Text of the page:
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How to Protect Your Deck

There's not too much you can do about what Mother Nature throws at your deck, but there's a lot that you can do to protect it. See more deck and patio decor pictures.
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If you have a deck on your house, you know it takes a beating. It's constantly exposed to the elements, and it's always being trampled on by both people and pets. In fact, there's probably not too much that your poor deck hasn't had to deal with. Water, dirt, algae, bird droppings, bugs, humidity, harsh sunlight, snow, mildew, grease, mold, dust, hail ... you name it, the deck has seen it.

With all that a deck must withstand, it's a wonder any of them survives four seasons, much less the decades we expect out of them. And this is where you, the responsible deck owner comes in. There's not too much you can do about what Mother Nature throws at your deck, but there's a whole lot that you can do -- that you need to do -- to protect it.

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Most deck owners know they need to clean and seal their decks every year or so to keep everything shipshape. But it's the little everyday maintenance tasks that will really extend the life of your deck in the long run -- and make the big cleaning and sealing jobs much easier. If you're attentive about keeping debris off the deck and noticing small problems when they arise, you'll be able to stay ahead of the game and avoid major disasters.

On the next page we'll go into more detail about how ensure that your deck stays upright, clean and safe for years to come.

The most important thing you can do is sweep your deck regularly, paying close attention to cracks and the spaces between the decking. Clean stains as soon as you see them, and trim any encroaching shrubs and bushes. Wipe under furniture and planters every once in a while. Keep an eye out for loose nails and warped boards. Basically, be vigilant.

Autumn is the best time of year for the major cleaning and sealing projects. You want temperate and dry weather -- no rain for a few days before and after is ideal. Your cleaning method is going to depend on your decking materials: Pressure washing, for example, isn't the safest idea for wood decks. Too much pressure with an inexperienced hand (especially on an already sun-damaged deck) can destroy the deck's surface. Oxygen bleach and a good old-fashioned scrub brush is an effective, and environmentally friendly, option. For composite decks, a special cleaner followed by a gentle pressure-washer rinse is the way to go.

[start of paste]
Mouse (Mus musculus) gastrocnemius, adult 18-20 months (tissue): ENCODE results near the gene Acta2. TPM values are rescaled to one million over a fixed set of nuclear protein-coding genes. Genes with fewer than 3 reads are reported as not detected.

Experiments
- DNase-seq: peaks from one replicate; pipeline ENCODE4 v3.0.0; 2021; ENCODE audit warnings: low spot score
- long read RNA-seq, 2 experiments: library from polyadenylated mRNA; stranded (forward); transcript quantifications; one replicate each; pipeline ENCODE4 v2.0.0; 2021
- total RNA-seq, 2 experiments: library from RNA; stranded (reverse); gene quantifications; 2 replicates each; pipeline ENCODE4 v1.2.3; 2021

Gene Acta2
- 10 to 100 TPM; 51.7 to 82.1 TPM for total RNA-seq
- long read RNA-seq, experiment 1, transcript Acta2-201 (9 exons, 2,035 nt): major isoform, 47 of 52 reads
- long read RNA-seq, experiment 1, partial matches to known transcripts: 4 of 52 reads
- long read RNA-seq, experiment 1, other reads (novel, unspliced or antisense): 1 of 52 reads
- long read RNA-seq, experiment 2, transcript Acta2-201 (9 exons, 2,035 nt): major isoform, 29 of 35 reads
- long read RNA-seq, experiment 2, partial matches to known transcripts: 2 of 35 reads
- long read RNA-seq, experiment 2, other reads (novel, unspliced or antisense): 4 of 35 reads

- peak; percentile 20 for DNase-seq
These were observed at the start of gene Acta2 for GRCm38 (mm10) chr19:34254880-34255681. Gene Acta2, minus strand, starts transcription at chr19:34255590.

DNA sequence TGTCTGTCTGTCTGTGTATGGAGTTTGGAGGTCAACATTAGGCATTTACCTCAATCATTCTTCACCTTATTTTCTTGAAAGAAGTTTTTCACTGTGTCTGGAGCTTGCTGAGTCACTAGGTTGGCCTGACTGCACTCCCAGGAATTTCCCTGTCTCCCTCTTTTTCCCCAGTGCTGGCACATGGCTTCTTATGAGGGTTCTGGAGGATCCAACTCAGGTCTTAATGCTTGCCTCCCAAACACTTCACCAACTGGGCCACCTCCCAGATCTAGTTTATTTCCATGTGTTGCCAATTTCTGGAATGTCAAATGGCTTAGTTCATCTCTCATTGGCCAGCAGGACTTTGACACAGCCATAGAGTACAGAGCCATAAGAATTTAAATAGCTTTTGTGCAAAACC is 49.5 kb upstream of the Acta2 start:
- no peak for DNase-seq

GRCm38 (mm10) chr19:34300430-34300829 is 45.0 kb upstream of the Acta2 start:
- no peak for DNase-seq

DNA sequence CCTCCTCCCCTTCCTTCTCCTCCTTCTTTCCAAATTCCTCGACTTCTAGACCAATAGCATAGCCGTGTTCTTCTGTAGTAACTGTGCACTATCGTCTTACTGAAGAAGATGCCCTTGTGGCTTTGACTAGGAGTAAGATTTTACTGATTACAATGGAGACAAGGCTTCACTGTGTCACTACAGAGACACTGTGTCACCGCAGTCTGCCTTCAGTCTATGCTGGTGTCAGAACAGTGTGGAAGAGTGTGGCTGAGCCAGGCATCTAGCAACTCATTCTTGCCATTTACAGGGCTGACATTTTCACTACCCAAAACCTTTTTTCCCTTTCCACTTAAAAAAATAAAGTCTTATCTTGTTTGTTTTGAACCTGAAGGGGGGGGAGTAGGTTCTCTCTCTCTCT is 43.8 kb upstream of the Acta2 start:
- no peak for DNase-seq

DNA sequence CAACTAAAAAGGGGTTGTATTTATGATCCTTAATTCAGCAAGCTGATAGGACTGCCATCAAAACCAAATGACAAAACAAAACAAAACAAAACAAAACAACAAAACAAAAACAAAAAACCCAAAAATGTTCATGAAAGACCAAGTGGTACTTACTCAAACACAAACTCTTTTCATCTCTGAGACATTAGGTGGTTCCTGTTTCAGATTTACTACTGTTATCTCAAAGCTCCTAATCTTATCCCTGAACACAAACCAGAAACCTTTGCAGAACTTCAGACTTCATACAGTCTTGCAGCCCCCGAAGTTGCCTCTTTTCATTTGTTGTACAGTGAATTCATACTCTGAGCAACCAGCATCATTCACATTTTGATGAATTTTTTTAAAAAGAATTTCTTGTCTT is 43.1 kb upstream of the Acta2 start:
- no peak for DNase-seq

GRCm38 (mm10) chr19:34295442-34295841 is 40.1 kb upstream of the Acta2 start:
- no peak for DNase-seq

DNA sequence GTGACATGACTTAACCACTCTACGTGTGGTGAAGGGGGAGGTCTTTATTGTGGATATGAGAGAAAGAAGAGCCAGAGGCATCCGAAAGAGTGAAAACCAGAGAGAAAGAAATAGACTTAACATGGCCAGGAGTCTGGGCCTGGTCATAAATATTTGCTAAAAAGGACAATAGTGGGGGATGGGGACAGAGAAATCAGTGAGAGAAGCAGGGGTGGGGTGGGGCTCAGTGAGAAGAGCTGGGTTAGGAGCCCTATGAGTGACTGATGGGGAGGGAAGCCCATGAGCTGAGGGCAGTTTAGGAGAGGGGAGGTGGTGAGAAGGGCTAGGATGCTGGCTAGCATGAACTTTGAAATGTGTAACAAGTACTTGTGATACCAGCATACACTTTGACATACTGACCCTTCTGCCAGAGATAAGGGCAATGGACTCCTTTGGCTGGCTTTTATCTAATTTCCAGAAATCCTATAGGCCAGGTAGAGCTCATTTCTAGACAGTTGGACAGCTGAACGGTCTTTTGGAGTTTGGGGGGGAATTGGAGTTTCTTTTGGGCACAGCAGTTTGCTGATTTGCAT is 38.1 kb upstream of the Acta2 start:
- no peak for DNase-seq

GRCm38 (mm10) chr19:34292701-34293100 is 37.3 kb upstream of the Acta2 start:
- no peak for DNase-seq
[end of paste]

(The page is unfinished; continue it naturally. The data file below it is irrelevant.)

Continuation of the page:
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Wait three days or so after cleaning to tackle sealing. Again, keep your decking materials in mind when choosing a stain. A synthetic resin sealant might be a good option for most wood decks, but cedar does best with a water-based epoxy. The pigments and resins in sealers are what provide UV protection for your deck, so you'll probably want to pick a solid or semi-transparent product over a clear or translucent one. Above all, make informed decisions about your deck and closely follow the instructions on any product you use -- that will make all the difference in the longevity of your deck.

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Sources

  • Carter, Tim. "Blotches on composite decking easily tackled with oxygen bleach." Washington Post. Sept. 18, 2010. (July 31, 2012) http://www.washingtonpost.com/wp-dyn/content/article/2010/09/16/AR2010091607839.html
  • Carter, Tim. "How to Clean a Deck." Ask the Builder. (July 31, 2012) http://www.askthebuilder.com/how-to-clean-a-deck/
  • Do it Yourself. "Deck Care Tips." (July 31, 2012) http://www.doityourself.com/stry/deckcaretips
  • Do it Yourself. "How to Pressure Wash a Composite Deck." (July 31, 2012) http://www.doityourself.com/stry/how-to-pressure-wash-a-composite-deck/
  • Provey, Joe. "Spring Maintenance: Spruce up Your Deck." DIY Life. March 22, 2010. (July 31, 2012) http://www.diylife.com/2010/03/22/spring-maintenance-spruce-up-your-deck/

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